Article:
Alex Billington on Jun 22, 2018


Just because he really didn't like it does not mean he is hating on it just because its fashionable or for the sake of being negative. This movie looks like utter shit. I loved the original JP and the book. This is so far from Crichton's vision. Its another stupid special effects fest. But it appeals to the common man in the current climate who are too lazy to read a book or enjoy anything of substance.

Josh Taylor on Jun 24, 2018


I'm certainly not alone in my opinion, considering the movie is currently at 51% with a 65% audience score on Rotten Tomatoes and a 59 score on Metacritic. You can look back at my past reviews and find 4-star and 5-star ratings for plenty of movies I consider to be fun, entertaining and well-made. This movie is none of those things.

Adam Frazier on Jun 22, 2018


Agreed on every word.JW was on a good start,had so many potential....Liked the island stuff,after that it went ice skate uphill(yeah,i love the first Blade)...10-11 mill. for a live dinosaur,running up on a roof,searching "scares" where no one need'em,waste of the freaking Goldblum,really?

Maxim Karagogov on Jun 22, 2018


After Jurassic World I was never really interested in giving this a chance.

Efterklang on Jun 22, 2018


Spot on on everything. No need to read another review.

tarek on Jun 22, 2018


LOL. Basically worst fears imagined much like The Park itself.

DAVIDPD on Jun 22, 2018


I loved it and so did the sell out crowd at the Cinemark XD theater that clapped at the end of the movie.

silentjay on Jun 23, 2018


Who are the villains in this movie? I'm supposed to cheer for these people that are basically helping kill thousands of people because they care about these reptiles? If there's a bacteria that would wipe out humanity, would we protect it because it's also a living thing? We've had 4 movies showing how dinosaurs would completely wipe out mankind, and yet when a volcano magically happens we are supposed to root for a crew who wants to save them? Who cares about the sad brachiosaurus? Who cares about the stupid home videos of baby raptors playing with toys? These things would end humanity. And at the end-- (spoiler) Why doesn't she just open the big door, let out the poisonous gas, and keep the dinos safely locked up? So, it's totally cool to unleash man-eating-dinosaurs into a highly populated country just because they're living creatures? I was smacking my head the whole movie.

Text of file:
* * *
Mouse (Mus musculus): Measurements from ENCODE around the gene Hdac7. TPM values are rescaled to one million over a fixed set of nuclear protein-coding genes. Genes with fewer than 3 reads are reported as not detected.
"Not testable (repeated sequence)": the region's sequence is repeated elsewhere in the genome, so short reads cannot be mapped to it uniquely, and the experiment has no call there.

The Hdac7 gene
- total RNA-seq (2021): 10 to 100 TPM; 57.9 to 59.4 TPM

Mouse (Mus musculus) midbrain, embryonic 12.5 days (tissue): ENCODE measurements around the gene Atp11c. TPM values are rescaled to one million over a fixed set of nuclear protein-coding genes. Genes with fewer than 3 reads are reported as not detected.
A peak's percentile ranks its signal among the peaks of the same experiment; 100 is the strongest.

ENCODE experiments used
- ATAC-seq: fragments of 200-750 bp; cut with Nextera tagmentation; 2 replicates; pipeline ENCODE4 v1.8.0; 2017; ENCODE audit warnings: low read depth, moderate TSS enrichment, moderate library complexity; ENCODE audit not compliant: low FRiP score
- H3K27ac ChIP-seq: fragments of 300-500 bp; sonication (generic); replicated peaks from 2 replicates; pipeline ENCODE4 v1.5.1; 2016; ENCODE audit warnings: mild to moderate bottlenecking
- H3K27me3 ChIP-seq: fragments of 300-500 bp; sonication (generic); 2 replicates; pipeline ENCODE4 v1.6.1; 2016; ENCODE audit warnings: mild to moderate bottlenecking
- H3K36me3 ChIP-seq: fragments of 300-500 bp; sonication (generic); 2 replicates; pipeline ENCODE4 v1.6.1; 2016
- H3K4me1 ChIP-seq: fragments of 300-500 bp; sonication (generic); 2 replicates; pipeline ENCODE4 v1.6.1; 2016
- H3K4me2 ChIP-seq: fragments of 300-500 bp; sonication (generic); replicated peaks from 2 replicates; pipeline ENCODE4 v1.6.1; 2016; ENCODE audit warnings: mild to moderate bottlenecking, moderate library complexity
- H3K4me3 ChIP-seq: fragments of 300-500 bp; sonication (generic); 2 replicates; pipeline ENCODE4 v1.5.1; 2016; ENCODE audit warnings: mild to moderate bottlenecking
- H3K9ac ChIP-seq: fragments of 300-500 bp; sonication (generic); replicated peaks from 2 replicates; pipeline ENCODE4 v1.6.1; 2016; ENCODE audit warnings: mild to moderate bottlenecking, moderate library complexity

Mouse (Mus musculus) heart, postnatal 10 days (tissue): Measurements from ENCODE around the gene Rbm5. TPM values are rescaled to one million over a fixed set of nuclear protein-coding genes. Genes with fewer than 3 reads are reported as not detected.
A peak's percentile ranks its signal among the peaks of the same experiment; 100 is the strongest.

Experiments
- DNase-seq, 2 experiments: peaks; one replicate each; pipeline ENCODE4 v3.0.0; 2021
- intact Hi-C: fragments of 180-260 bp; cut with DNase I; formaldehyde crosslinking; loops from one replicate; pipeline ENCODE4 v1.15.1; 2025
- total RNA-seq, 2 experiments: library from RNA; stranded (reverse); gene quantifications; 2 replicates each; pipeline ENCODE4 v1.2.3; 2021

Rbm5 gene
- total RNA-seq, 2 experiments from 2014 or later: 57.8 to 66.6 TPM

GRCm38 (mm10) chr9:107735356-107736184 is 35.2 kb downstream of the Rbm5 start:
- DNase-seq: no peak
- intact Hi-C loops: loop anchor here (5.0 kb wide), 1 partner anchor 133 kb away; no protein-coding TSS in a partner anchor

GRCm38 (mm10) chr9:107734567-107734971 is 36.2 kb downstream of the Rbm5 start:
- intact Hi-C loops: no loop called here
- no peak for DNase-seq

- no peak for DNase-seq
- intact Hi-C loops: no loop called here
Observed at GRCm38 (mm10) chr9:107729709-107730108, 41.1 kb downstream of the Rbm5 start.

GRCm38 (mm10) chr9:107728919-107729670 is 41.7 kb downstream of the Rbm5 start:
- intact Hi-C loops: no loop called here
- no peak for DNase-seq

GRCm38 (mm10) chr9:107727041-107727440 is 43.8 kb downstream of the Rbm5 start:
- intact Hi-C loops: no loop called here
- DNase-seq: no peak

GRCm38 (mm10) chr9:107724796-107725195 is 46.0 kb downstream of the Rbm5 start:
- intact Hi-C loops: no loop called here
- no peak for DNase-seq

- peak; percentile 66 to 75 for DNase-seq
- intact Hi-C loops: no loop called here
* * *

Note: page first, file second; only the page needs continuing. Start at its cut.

suprkong on Jun 26, 2018


I've been coming on this site for years never saying a thing. I love FS, Alex reviews and insight on future/past films, and the comment threads (mainly everybody bashing on marv-o), but what i absolutely love is that you guys always have an open mind when it comes to film. Giving every film a chance. If the film is not so good y'all go into detail why it was bad not by crucifying it but to see the directors vision and where it got muddled up. That being said everybody has a right to their own opinion and I see where your coming from. This film is not Jurassic Park. I saw JP when I was 4 years old, only days before I turned 5, my mom said i had my whole fist in my mouth during the raptor scenes. I jumped out of my seat when it lunged at the girl in the vent nearly chopping down on her feet. I remember looking in awe at how realistic the sick triceratop was. So i decided to bring my 4 year old daughter with me knowing she wouldn't understand what's really going on but to get that satisfaction of seeing these guys up on the big screen. I had no idea what the turnout would be. Adam, i could not take my eyes off her. She was amazed, she jumped popcorn went everywhere, and she cried when the Brachiosaurus died. JP is cultural phenomenon both as book and film it will forever be remembered because it was just that perfect. You are basing this on JP so much that you completely missed where it was going and because of that you missed a great film. Are you so blinded that you can't see that rare animals get treated like this everyday? I read not to long ago a poacher killed the last rhino of its kind just to make a profit, people pay high money just to lock them in cages just to say look what I got, Intelligent Animals are used in war all the time so that is realistic as well. The brachiosaur, however sad it was, was to show finally an end to JP because that was the very first dinosaur we saw walk across the screen in the series. Your review is nothing like what i saw. I loved this film... because it wasn't Jurassic Park.

FilmBum850 on Jun 28, 2018


I've watched it yesterday and I wanna say that it's great when the service is for free! I recommend it for all my friends and they already enjoyed the using of it.

Richárd Henrik on Sep 10, 2018